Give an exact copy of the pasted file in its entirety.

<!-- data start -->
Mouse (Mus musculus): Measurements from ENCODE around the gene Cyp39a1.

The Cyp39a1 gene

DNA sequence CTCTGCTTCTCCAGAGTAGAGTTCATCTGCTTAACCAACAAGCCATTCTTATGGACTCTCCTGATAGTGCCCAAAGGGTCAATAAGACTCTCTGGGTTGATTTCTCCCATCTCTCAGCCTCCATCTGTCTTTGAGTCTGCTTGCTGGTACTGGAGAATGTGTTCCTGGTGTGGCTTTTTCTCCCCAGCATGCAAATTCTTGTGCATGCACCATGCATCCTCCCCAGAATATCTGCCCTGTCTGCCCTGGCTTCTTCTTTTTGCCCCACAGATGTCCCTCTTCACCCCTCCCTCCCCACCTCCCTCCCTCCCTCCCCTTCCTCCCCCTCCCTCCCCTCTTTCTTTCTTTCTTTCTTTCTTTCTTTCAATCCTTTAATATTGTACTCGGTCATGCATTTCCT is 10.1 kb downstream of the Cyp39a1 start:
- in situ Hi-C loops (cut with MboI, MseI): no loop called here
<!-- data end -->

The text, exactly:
Mouse (Mus musculus): Measurements from ENCODE around the gene Cyp39a1.

The Cyp39a1 gene

DNA sequence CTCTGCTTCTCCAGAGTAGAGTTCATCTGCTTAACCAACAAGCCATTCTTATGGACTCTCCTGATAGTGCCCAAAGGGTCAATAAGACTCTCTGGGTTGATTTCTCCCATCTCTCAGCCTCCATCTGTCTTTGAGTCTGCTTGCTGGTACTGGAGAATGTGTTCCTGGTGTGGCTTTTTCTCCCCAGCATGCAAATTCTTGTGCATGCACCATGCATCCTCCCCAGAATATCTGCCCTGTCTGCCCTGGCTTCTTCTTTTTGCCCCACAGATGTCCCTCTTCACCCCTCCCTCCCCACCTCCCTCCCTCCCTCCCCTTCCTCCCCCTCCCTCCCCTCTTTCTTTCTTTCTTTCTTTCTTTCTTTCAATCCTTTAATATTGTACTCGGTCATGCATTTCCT is 10.1 kb downstream of the Cyp39a1 start:
- in situ Hi-C loops (cut with MboI, MseI): no loop called here